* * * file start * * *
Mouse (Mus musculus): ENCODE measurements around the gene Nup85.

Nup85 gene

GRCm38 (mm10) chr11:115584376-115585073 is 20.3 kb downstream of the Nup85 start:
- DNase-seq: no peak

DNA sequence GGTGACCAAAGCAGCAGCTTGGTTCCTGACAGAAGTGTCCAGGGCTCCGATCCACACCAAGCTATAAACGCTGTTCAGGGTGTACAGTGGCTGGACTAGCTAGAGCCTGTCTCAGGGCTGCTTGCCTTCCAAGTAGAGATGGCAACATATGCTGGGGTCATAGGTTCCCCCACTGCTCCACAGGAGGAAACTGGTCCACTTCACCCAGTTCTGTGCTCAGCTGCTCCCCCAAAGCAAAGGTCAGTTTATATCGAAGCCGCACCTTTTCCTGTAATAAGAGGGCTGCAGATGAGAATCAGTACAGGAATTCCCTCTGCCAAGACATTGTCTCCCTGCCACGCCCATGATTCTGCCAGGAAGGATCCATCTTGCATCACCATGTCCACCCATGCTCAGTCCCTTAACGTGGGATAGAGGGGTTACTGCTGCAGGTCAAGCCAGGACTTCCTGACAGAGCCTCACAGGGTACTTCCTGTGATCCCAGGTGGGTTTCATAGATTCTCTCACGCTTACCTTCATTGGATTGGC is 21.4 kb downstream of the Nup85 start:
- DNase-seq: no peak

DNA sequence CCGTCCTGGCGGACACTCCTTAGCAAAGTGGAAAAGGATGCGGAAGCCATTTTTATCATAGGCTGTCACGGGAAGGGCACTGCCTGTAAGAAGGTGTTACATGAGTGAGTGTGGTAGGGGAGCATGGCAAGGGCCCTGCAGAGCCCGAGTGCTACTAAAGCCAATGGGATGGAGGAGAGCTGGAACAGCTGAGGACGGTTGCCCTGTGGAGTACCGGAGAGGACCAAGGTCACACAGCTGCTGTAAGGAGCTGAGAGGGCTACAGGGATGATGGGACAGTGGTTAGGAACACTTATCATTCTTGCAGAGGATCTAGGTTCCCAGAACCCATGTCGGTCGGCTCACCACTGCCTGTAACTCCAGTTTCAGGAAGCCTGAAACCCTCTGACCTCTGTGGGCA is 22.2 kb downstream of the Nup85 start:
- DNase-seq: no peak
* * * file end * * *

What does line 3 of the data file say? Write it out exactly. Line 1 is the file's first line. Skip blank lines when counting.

GRCm38 (mm10) chr11:115584376-115585073 is 20.3 kb downstream of the Nup85 start: